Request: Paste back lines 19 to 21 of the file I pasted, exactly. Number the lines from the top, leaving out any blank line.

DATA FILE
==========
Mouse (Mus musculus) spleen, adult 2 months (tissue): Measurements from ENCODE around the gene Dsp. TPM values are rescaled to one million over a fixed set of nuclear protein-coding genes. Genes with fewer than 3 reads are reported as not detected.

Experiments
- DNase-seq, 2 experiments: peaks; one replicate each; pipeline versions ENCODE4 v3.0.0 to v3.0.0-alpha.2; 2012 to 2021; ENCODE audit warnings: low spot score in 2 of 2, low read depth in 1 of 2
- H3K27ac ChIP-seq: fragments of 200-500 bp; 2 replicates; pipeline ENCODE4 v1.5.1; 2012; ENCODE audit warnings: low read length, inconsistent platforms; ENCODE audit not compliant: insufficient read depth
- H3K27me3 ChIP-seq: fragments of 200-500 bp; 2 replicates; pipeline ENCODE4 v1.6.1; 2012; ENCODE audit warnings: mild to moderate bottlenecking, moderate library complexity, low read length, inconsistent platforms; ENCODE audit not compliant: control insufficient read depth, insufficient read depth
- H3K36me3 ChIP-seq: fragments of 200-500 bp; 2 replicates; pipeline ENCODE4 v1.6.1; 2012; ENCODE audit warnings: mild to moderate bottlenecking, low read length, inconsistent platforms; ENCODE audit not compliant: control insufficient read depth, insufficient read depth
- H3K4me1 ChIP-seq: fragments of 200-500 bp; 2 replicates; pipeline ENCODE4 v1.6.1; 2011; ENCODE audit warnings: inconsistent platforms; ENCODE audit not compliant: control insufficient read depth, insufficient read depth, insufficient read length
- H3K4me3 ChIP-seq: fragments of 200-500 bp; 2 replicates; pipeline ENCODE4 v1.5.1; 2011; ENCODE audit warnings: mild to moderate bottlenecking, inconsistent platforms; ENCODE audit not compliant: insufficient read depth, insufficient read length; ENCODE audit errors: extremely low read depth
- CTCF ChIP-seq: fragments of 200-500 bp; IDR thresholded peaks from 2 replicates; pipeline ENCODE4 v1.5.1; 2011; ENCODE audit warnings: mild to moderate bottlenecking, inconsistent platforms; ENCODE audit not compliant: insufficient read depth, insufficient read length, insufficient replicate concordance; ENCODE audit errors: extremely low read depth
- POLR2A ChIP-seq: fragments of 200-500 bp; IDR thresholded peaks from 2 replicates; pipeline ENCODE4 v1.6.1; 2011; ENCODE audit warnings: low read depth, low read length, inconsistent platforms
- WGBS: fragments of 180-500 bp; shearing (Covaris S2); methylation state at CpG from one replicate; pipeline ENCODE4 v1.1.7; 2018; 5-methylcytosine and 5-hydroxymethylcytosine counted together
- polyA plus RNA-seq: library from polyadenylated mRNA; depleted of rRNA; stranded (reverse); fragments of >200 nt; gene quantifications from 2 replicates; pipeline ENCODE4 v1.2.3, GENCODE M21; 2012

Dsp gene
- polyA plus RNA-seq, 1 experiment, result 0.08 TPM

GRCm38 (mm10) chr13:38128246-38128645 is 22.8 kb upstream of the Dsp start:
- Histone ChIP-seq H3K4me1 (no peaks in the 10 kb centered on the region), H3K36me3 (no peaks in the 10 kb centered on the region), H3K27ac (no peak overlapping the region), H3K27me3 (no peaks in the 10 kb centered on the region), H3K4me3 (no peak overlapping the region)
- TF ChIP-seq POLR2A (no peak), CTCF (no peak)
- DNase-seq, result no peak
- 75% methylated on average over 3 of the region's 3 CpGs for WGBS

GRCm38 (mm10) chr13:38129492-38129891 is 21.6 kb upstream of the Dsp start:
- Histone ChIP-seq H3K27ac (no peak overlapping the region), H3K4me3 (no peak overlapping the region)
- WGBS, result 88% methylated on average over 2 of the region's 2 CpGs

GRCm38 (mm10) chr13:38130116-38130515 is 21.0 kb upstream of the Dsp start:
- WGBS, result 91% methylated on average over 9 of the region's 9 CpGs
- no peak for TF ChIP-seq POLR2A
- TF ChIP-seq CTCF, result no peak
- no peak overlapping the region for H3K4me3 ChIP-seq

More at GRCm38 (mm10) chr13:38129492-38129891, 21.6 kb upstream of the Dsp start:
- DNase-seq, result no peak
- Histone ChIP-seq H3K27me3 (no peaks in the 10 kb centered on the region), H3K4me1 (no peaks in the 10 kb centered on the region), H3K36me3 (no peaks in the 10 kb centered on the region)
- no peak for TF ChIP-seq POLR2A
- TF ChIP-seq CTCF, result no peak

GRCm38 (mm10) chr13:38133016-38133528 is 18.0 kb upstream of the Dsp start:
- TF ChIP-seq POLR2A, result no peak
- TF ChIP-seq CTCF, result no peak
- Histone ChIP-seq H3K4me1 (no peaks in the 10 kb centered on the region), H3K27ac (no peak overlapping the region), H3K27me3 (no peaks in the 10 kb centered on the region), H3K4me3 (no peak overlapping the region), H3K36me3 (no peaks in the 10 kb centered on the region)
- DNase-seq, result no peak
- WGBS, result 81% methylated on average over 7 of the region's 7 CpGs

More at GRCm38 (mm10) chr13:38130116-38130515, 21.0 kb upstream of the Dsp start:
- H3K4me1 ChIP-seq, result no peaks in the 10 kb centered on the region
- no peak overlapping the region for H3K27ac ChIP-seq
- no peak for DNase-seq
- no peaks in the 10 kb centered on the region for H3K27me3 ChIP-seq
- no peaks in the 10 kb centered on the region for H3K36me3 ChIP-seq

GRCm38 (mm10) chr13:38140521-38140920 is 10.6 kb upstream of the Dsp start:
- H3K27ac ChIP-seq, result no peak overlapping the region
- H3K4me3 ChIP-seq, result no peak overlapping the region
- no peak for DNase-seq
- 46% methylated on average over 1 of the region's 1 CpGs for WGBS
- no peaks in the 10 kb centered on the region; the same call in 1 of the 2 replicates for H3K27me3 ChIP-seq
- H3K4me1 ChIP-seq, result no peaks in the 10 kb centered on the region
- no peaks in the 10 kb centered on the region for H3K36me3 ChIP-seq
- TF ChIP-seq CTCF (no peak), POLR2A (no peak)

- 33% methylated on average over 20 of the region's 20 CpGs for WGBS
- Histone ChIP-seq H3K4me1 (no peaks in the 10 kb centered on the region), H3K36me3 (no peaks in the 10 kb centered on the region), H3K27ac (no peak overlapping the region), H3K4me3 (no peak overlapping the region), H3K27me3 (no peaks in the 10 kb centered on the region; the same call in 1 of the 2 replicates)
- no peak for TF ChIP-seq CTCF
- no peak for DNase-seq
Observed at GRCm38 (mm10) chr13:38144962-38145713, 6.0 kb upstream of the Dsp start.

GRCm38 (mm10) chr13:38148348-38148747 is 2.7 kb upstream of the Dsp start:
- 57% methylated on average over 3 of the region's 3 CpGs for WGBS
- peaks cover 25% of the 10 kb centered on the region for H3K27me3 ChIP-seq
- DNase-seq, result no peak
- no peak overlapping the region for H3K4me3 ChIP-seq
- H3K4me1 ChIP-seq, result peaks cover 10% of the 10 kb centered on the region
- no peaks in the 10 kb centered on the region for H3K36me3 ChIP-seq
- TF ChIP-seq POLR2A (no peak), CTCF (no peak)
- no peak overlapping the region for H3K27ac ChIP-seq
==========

- 75% methylated on average over 3 of the region's 3 CpGs for WGBS

GRCm38 (mm10) chr13:38129492-38129891 is 21.6 kb upstream of the Dsp start:
- Histone ChIP-seq H3K27ac (no peak overlapping the region), H3K4me3 (no peak overlapping the region)